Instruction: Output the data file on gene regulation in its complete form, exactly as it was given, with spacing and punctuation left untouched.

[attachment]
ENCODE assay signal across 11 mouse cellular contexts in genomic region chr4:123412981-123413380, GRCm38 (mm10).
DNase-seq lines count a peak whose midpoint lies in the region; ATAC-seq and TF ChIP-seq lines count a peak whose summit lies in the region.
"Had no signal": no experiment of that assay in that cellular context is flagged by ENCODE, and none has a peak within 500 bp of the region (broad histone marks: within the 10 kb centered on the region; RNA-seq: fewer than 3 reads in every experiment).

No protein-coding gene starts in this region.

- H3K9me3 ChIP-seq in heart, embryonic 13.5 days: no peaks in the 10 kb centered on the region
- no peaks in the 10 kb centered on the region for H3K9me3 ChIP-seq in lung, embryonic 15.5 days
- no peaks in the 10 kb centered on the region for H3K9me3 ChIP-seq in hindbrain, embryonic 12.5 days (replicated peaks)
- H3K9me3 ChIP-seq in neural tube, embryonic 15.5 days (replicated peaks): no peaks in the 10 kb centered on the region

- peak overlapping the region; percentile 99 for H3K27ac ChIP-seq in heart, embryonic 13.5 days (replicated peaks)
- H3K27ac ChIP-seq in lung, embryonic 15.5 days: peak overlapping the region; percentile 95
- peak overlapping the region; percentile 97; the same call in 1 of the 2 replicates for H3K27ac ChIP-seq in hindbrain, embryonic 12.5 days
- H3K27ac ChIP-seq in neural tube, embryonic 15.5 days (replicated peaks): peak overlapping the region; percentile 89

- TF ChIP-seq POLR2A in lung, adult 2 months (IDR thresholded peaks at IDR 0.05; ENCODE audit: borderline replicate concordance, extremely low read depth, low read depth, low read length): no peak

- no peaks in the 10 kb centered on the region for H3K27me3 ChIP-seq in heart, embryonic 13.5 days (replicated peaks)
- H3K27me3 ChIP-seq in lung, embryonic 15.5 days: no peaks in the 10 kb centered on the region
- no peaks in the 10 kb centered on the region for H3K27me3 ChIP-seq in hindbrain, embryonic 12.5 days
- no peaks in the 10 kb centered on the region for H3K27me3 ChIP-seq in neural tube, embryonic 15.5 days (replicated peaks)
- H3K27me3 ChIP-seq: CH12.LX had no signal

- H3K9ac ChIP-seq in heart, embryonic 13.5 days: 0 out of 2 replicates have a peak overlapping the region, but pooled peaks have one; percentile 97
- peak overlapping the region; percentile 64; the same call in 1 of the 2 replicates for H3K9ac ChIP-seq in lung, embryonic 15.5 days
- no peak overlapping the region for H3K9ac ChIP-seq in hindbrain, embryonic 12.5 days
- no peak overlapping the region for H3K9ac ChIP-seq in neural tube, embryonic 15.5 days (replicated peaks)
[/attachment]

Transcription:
ENCODE assay signal across 11 mouse cellular contexts in genomic region chr4:123412981-123413380, GRCm38 (mm10).
DNase-seq lines count a peak whose midpoint lies in the region; ATAC-seq and TF ChIP-seq lines count a peak whose summit lies in the region.
"Had no signal": no experiment of that assay in that cellular context is flagged by ENCODE, and none has a peak within 500 bp of the region (broad histone marks: within the 10 kb centered on the region; RNA-seq: fewer than 3 reads in every experiment).

No protein-coding gene starts in this region.

- H3K9me3 ChIP-seq in heart, embryonic 13.5 days: no peaks in the 10 kb centered on the region
- no peaks in the 10 kb centered on the region for H3K9me3 ChIP-seq in lung, embryonic 15.5 days
- no peaks in the 10 kb centered on the region for H3K9me3 ChIP-seq in hindbrain, embryonic 12.5 days (replicated peaks)
- H3K9me3 ChIP-seq in neural tube, embryonic 15.5 days (replicated peaks): no peaks in the 10 kb centered on the region

- peak overlapping the region; percentile 99 for H3K27ac ChIP-seq in heart, embryonic 13.5 days (replicated peaks)
- H3K27ac ChIP-seq in lung, embryonic 15.5 days: peak overlapping the region; percentile 95
- peak overlapping the region; percentile 97; the same call in 1 of the 2 replicates for H3K27ac ChIP-seq in hindbrain, embryonic 12.5 days
- H3K27ac ChIP-seq in neural tube, embryonic 15.5 days (replicated peaks): peak overlapping the region; percentile 89

- TF ChIP-seq POLR2A in lung, adult 2 months (IDR thresholded peaks at IDR 0.05; ENCODE audit: borderline replicate concordance, extremely low read depth, low read depth, low read length): no peak

- no peaks in the 10 kb centered on the region for H3K27me3 ChIP-seq in heart, embryonic 13.5 days (replicated peaks)
- H3K27me3 ChIP-seq in lung, embryonic 15.5 days: no peaks in the 10 kb centered on the region
- no peaks in the 10 kb centered on the region for H3K27me3 ChIP-seq in hindbrain, embryonic 12.5 days
- no peaks in the 10 kb centered on the region for H3K27me3 ChIP-seq in neural tube, embryonic 15.5 days (replicated peaks)
- H3K27me3 ChIP-seq: CH12.LX had no signal

- H3K9ac ChIP-seq in heart, embryonic 13.5 days: 0 out of 2 replicates have a peak overlapping the region, but pooled peaks have one; percentile 97
- peak overlapping the region; percentile 64; the same call in 1 of the 2 replicates for H3K9ac ChIP-seq in lung, embryonic 15.5 days
- no peak overlapping the region for H3K9ac ChIP-seq in hindbrain, embryonic 12.5 days
- no peak overlapping the region for H3K9ac ChIP-seq in neural tube, embryonic 15.5 days (replicated peaks)